Pedicab San Diego price
- “Pedicabista” Hector inspects his pedicab before heading to his route. The zebra stripes and logo pay homage to Tijuana’s infamous “Zonkeys.”
By, Sept. 26, 2012
It’s hot in Tijuana this afternoon, and Juan’s face is flushed and beaded with sweat after pedaling up and down Avenida Revolución for the past half hour under the implacable Mexican sun. Juan is a pedaling propellant of the latest mode of public transportation to hit the city — a pedicabista — and he powers an Ecopedicab around downtown Tijuana.
Story author takes a ride in a Tijuana pedicab.
The pedicabs are a space-age variant of the traditional Chinese rickshaw, those people-powered transportation devices oft seen in Asia cities, whereby a two-wheeled cart is pulled along by a running man. The “pedi” part comes in at the front end, which is essentially a bicycle connected to a cart, a mechanical centaur, of sorts, half man, half mechanical horse. The craft is constructed of lightweight metals and features a battery-powered “assist” motor that amplifies the force and power of the pedicabista’s pedaling, should the need arise.
Pedicab transportation systems have burgeoned all over North America’s cities in recent years. New York, Chicago, Boston, Portland, and Seattle have outfits dedicated to the business. San Diegans have been familiar with them in the Gaslamp Quarter for more than a decade, and the trend has migrated southward, most recently into San Ysidro, where pedicabs pick up passengers along the route that runs from the San Ysidro trolley terminal to the Las Americas Premium Outlets shopping center, located along the U.S. side of the border.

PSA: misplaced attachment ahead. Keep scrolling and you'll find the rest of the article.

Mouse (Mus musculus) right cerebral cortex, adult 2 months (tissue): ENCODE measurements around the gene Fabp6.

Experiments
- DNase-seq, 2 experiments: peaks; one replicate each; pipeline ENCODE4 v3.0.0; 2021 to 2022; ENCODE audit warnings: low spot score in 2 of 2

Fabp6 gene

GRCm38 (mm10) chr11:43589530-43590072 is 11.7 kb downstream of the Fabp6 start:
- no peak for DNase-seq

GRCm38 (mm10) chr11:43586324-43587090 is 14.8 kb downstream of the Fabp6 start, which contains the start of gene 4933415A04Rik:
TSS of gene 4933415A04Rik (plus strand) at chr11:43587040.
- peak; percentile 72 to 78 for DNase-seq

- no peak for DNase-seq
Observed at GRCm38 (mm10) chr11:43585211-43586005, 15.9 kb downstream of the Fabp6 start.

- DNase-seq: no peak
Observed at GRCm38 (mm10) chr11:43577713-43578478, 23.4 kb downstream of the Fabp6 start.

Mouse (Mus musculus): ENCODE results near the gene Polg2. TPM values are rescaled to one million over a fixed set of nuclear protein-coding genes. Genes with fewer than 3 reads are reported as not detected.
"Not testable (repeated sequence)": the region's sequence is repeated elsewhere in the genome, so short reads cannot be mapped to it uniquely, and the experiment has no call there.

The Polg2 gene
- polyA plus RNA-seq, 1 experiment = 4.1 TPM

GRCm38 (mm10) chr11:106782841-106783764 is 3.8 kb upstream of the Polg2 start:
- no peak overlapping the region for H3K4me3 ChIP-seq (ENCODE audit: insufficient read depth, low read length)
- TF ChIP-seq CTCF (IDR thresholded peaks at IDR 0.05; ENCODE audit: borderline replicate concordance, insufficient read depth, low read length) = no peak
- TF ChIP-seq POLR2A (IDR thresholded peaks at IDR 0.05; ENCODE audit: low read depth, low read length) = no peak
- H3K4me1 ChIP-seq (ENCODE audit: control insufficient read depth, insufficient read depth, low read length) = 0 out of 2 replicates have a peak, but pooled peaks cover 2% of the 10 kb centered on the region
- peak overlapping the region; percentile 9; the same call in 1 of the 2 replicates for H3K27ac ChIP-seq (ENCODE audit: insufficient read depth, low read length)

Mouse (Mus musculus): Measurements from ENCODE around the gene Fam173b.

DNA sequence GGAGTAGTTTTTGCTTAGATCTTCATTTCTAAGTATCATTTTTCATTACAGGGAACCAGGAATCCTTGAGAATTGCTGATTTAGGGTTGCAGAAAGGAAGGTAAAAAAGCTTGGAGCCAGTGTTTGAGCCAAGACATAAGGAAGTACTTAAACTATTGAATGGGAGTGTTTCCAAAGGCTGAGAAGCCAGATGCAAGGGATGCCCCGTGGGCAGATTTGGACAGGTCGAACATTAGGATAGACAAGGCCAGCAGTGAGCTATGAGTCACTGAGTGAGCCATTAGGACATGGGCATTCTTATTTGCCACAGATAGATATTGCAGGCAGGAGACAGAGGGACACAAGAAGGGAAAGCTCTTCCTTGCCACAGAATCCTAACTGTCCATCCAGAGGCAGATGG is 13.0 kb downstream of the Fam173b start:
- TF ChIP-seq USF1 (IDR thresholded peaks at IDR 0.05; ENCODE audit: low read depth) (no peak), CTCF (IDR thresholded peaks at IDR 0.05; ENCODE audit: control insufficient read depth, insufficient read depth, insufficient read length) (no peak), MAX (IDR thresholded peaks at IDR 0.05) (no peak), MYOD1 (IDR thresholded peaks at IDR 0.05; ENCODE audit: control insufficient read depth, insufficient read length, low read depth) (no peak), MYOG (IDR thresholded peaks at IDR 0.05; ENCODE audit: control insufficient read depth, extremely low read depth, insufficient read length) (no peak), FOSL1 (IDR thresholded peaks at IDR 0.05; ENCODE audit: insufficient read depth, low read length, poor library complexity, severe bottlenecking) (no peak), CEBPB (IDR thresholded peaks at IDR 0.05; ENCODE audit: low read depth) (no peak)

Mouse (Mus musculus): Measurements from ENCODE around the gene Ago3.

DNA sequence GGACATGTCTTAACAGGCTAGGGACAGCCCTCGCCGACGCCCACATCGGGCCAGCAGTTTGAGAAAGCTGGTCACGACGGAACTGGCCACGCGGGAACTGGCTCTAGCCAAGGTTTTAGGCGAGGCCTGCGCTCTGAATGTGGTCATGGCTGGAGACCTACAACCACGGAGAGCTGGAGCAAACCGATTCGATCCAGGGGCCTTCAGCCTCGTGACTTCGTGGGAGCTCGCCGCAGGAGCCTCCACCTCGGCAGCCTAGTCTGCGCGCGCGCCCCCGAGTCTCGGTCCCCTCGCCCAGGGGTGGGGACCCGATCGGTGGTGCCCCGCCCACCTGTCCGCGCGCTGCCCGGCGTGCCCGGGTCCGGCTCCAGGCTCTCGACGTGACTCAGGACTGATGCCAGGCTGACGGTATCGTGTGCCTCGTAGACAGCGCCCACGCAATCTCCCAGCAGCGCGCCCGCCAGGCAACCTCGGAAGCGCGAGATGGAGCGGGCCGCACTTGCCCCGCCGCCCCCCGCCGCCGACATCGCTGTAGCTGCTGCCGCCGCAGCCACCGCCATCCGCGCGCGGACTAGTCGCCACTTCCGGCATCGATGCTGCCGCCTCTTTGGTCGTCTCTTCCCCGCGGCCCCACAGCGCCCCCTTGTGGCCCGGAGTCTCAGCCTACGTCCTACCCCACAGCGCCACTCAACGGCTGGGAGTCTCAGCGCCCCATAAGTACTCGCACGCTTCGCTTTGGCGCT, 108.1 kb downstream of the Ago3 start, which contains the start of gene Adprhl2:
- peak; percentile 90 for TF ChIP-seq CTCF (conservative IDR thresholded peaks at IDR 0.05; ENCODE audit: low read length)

Hector, another pedicabista, senses my intrigue with the cabs lined up at their base camp, a custom leather goods shop on the corner of 7th and Revolución, and he playfully rings a bell mounted on the handlebars. Nattily attired in a floral-print Hawaiian shirt and jeans, Hector gives the lowdown on the Ecopedicab operation and its introduction into the environs of downtown TJ. The loquacious and bilingual Hector tells me, in English, that the cabs run a route along Avenida Revolución, downtown Tijuana’s main street, from the Grand Arch, adjacent to the Nelson Hotel and Plaza Santa Cecilia, where the mariachi never ends (and where I learned that a whiskey shot glass stuffed into a trumpet’s bell functions quite effectively as a mute), all the way up to 9th Street, where one of the more upscale “gentlemen’s clubs” is located. Along the way, you’ll pass the newly resurgent 6th Street, whose myriad watering holes cater to the twentysomething crowd; Sanborns Mexican department store and restaurant; Hotel Caesar’s, home of the original Caesar salad; Las Pulgas’ cavernous live concert and boxing venue; the Jai Alai Palace and Caliente Sports Book, erected in the 1940s; Tijuana Tilly’s restaurant; and other eating and drinking emporiums located along TJ’s main drag.
Hector lifts the passenger seat and points out the electrical accoutrements that equip the modern pedicab — the battery-powered assist motor, turn signals, horn, and hydraulic braking system. Considering all of this, it is hard to believe that the pedicabs are purchased for around 1000 bucks, from China.
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What is the gas price in san diego?
The gas price in San Diego ranges from $2.22/gallon to $2.59/gallon. The NEX Autoport has the cheapest gas located in West San Diego, and the Hazard Center Automart has the most expensive gas located in Mission Valley.